Subscription Commerce

Password Sharing Costs Streaming Services Millions In Revenue

Younger users who are sharing their passwords to streaming services such as Netflix, Hulu and Amazon are costing these companies millions of dollars in revenue each year.

“The cat is out of the bag,” said Jill Rosengard Hill, executive president at media research firm Frank N. Magid, in an interview with CNBC. “I wish I had a solution, because it’s really hurting the business model and monetization of these premium high value services.”

According to research by Magid, 35 percent of millennials share passwords for streaming services, compared to 19 percent of Generation X subscribers and 13 percent of Baby Boomers. In addition, 42 percent of post-millennials (aged 21 and younger) have reported sharing passwords, and are also more likely to share passwords among friends than older generations.

This can all add up to hundreds of millions of dollars in potential revenue that streaming companies aren’t earning. In fact, a recent financial report shows that Hulu loses around $1.5 billion a year.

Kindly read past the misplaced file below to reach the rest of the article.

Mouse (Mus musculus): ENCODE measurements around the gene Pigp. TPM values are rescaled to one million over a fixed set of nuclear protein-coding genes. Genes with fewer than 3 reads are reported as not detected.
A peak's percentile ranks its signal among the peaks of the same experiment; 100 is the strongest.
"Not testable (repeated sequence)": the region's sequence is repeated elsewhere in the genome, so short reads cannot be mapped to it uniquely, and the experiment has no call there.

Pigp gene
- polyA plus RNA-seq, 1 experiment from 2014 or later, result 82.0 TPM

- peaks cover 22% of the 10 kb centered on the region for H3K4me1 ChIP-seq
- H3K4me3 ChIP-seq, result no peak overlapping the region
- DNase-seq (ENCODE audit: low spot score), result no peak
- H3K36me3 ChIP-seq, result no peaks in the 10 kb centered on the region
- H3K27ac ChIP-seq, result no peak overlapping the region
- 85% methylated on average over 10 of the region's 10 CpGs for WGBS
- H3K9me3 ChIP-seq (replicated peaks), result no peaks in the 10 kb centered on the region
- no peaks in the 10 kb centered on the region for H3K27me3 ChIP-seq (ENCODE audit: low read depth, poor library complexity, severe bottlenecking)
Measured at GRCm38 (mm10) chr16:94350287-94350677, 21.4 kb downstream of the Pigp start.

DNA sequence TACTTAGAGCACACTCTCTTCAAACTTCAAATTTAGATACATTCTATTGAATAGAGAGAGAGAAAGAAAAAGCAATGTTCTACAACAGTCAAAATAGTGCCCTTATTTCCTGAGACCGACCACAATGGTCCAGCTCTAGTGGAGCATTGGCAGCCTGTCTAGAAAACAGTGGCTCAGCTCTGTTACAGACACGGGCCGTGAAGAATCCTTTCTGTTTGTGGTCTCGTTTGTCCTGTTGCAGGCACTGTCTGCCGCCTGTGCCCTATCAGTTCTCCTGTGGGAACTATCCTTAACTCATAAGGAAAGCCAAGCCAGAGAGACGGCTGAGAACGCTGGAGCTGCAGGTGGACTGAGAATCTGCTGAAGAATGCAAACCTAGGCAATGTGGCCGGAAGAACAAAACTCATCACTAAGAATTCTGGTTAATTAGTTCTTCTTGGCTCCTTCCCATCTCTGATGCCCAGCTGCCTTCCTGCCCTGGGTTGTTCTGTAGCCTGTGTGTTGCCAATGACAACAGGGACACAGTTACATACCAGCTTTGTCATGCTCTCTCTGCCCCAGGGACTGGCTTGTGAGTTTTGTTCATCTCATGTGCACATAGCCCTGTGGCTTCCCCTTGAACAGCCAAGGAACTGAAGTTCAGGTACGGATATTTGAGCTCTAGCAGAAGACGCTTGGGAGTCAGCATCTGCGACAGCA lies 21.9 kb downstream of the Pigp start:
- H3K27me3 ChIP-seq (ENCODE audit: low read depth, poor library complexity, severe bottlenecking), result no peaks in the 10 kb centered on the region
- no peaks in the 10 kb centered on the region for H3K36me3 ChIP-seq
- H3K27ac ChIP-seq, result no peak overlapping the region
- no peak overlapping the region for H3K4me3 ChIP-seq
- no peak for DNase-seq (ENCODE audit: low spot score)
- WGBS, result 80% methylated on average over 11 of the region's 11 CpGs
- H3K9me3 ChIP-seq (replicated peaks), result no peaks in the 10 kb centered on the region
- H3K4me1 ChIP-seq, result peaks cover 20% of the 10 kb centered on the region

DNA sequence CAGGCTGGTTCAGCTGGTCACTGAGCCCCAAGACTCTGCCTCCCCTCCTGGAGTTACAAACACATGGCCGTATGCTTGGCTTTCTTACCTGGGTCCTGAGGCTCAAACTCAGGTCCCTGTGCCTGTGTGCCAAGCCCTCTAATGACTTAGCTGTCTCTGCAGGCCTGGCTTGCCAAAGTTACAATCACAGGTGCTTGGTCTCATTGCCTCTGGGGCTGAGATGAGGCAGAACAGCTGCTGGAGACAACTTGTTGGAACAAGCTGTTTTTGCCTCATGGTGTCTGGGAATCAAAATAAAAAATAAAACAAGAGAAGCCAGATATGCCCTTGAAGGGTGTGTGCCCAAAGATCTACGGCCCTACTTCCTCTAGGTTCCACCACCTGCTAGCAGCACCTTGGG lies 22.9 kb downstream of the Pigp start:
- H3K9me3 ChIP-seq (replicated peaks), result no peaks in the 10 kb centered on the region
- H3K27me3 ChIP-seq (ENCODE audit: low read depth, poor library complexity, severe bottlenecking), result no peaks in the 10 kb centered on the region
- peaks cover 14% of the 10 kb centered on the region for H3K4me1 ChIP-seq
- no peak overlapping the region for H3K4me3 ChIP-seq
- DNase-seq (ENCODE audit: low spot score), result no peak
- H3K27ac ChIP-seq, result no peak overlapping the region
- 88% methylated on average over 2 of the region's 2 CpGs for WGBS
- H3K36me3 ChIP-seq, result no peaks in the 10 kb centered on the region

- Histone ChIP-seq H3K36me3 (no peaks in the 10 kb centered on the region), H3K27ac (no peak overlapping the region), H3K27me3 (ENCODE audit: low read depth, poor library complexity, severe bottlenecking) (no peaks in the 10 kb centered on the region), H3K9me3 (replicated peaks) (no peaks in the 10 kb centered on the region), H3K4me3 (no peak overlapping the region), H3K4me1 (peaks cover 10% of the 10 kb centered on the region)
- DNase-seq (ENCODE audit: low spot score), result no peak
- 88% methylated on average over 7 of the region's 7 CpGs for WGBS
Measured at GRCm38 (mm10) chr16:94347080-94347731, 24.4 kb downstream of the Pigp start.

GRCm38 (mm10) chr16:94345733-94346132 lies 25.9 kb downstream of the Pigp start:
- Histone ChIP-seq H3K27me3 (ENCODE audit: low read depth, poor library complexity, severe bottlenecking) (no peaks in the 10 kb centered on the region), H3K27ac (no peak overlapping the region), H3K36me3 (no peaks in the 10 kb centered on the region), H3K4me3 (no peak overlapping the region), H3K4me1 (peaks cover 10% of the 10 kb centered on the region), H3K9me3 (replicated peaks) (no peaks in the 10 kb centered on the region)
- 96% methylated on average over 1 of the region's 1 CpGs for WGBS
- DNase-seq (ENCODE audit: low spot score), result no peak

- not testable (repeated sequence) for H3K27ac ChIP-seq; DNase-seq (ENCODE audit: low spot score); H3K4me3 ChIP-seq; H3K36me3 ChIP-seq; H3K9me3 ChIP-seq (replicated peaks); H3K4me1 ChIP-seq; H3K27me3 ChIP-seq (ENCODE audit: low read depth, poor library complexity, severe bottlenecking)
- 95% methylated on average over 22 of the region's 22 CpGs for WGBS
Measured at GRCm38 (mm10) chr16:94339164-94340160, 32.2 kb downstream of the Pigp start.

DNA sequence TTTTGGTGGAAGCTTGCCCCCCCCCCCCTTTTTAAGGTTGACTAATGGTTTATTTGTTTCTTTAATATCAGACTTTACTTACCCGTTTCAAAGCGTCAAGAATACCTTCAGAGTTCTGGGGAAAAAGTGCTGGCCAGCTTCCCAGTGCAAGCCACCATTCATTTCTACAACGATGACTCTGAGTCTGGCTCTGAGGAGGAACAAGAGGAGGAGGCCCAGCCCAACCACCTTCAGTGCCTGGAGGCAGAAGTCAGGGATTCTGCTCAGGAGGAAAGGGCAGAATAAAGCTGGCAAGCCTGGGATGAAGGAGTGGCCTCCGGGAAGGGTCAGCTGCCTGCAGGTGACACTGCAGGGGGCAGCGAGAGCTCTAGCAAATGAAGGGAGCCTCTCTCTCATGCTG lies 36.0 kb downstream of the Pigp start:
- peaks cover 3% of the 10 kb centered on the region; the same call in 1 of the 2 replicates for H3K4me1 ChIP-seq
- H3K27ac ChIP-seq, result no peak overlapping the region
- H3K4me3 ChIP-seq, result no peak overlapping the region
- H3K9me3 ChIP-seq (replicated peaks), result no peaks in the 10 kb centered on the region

But these companies have not seemed overly concerned about password sharing in the past. Netflix CEO Reed Hastings said in 2016 that password sharing “hasn’t been a problem,” while in 2014 HBO CEO Richard Pleper said, “It’s not that we’re ignoring it, and we’re looking at different ways to affect password sharing. I’m simply telling you: It’s not a fundamental problem.”

However, experts note that the issue is getting worse: “Millennials in particular want ease of access and ease of use on their dime at their convenience,” Hill said. “They’re embracing it — the ability to customize and curate their video portfolio or their video access.”

Currently, the terms and conditions of all the major streaming services note access to content is for personal use and not to be shared with others. But, if you do share, then the account holder is responsible for the actions of that third party and they ask that it is kept within the set limit of simultaneous streams.

It shows the companies’ unwillingness to police inappropriate sharing, said Daniel McCarthy, a marketing professor at Emory University.

“As we move away from an advertising-only revenue model towards people paying for subscriptions more, it has to carry with it the rise of sharing,” McCarthy told CNBC. “Companies like Hulu, they are under pressure right now because they are losing a lot of money.”

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